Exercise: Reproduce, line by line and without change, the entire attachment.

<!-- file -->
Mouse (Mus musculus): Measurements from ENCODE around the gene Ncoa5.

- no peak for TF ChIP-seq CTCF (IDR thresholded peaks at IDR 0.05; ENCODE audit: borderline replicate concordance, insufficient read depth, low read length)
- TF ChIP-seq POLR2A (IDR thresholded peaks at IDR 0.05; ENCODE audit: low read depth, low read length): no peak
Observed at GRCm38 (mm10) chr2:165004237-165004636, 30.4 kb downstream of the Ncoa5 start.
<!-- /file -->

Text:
Mouse (Mus musculus): Measurements from ENCODE around the gene Ncoa5.

- no peak for TF ChIP-seq CTCF (IDR thresholded peaks at IDR 0.05; ENCODE audit: borderline replicate concordance, insufficient read depth, low read length)
- TF ChIP-seq POLR2A (IDR thresholded peaks at IDR 0.05; ENCODE audit: low read depth, low read length): no peak
Observed at GRCm38 (mm10) chr2:165004237-165004636, 30.4 kb downstream of the Ncoa5 start.